Letters from Readers
Reader Letters May 2010: Telephone Woes
In his May 2010 Barney's Rubble column, "Communication Breakdown," Editor in Chief Doug Barney asked readers: "Do you miss the telephone, or is electronic communication where it's at?" Here, readers respond.
No, I do not miss the telephone. The nice thing about e-mail -- and even Office Communications Server -- is that you can ignore it when you're in the middle of something. If you don't care about it, you can even hit Delete.
Most of the time, you have to decide which e-mail to deal with first, and sometimes there are just too many to deal with, but all-in-all, it's infinitely better to deal with e-mail at your own pace than it is to face constant interruptions answering the phone or even responding to voicemail -- which can now be delivered as an e-mail attachment to play from your local media player.
C. Marc Wagner Bloomington, Ind.
Do I miss the phone? Absolutely. But the reality is that e-mail is far more effective for reaching a mobile
workforce. I can include much more meaningful detail in an e-mail, and it creates a record of contact. I'm far more likely to receive a timely reply from a BlackBerry or plain old e-mail account than a voicemail. I'm also more likely to trade follow up e-mails to correct misunderstandings.
Scott Mackie Cleveland, Ohio
Change Is Good
In response to Brien Posey's May 2010 article, "IT Cloud Survival Skills":
This article is spot-on when it comes to how the role of the IT professional will evolve due to cloud computing -- but this change should actually be looked at as freedom for IT administrators. It will allow them to get back to the core roots of the profession: creating new capabilities and benefits to help grow the business. This is preferable to the daily headache of managing an internal e-mail system or SharePoint site.
It's mostly the rote tasks that will be sent to the cloud. Anything requiring specialization will still -- for the most part -- be handled in-house, at least from my perspective.
Posted online by Chris D.
Watch Out, Windows Phone 7
In response to Jeffrey Schwartz's March 22, 2010, news story, "Top 7 Windows Phone 7 Highlights from MIX10":
Five years ago, I got a Motorola phone with Windows Mobile and thought it was great. But I recognized its many shortcomings -- lack of customization, lack of apps, overpriced apps, poor browsing and so on. I tried Symbian and found it to be poor, as well, so I finally drank the Kool-Aid and tried an iPhone. I found it basically does it all, and does it well.
It's no longer a three-legged race between Apple, Google and Microsoft. Research In Motion has far surpassed Microsoft unless Windows Phone 7 has some magic up its sleeve.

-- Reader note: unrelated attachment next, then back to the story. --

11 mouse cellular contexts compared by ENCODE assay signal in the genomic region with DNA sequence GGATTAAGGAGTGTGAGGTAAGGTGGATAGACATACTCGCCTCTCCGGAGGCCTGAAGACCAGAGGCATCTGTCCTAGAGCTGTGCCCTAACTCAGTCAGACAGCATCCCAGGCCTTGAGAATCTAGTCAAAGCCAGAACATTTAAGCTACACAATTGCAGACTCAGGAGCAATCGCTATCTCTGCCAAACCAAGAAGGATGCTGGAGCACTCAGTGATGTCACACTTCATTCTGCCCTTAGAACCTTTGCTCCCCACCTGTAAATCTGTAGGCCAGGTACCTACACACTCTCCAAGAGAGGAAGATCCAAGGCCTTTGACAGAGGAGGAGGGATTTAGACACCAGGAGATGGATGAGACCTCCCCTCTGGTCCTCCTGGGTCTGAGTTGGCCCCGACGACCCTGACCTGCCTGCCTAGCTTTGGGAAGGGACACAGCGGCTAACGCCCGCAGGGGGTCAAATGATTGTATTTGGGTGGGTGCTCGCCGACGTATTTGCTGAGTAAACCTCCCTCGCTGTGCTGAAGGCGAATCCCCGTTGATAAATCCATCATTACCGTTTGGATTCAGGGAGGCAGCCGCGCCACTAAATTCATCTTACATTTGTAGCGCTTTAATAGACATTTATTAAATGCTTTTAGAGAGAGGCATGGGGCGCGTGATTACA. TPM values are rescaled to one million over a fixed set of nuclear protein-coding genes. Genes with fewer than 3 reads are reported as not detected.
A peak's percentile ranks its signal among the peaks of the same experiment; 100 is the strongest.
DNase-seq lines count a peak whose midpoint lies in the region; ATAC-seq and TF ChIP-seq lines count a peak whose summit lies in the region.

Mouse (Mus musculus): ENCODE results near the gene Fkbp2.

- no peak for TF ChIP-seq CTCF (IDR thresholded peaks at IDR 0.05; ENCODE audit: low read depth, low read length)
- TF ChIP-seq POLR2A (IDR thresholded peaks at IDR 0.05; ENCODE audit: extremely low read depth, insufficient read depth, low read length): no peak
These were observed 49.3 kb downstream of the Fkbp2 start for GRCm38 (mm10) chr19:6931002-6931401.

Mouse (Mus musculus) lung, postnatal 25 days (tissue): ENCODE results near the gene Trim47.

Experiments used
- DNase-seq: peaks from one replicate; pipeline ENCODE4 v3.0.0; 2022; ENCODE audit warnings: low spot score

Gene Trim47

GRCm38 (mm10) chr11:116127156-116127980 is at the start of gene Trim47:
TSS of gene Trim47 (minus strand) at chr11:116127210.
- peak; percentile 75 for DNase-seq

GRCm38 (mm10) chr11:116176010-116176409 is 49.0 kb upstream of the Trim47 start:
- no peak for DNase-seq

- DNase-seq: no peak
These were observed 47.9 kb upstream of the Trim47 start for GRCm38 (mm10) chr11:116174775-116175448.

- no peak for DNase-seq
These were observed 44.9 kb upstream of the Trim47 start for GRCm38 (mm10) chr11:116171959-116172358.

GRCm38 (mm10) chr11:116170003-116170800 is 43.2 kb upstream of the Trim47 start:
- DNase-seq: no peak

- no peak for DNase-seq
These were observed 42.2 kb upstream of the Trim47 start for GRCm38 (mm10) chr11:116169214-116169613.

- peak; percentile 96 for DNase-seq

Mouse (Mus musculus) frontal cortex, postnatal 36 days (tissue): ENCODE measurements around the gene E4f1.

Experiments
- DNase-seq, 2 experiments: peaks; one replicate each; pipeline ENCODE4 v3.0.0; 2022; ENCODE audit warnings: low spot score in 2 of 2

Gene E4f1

Posted online by Mike D.
In response to Greg Shields' May 2010 Windows Insider column, "Windows PowerShell Is Not a Scripting Language":
Greg Shields says he's "amazed at how many IT professionals still avoid the command line." Well, here's why:
PowerShell doesn't run on Windows XP.
Most shops are still running XP and are not able to push out the add-on to allow PowerShell to run. Microsoft should have added this to service pack 3 for XP. The company never brings this fact up in the sales hype.
PowerShell will not be taken seriously until Windows 7 and Windows Server 2008 are the dominant versions.
Posted online by Anonymous
There are a number of reasons why admins aren't running to PowerShell. In small and midsize businesses, the time saved by using PowerShell is often less than the time required to learn what is essentially another language. In the last decade, I could count on one hand the number of times I had to add more than two users to Active Directory at once, and even then, the users belonged to different groups.
Another reason is that most admins already have a number of scripts for tasks that are worth automating in their environment. If it ain't broke ...
The last reason is most IT people have enough new things to learn every day and PowerShell just doesn't make the cut in the priority list. I've wanted to learn PowerShell for a number of years, but when you're a generalist you not only have to learn new features for a multitude of programs and technologies, you also have to re-learn all of the old stuff that has changed.
I think change is great when there's a benefit. When change is made solely for marketing purposes, that's another story. Unfortunately, most changes fall under the latter category.
Posted online by Anonymous
This page is compiled by the editors of Redmond magazine from your letters. Write to us at firstname.lastname@example.org and if your letter is printed in the magazine, you'll be entered into a drawing for a free Redmond T-shirt.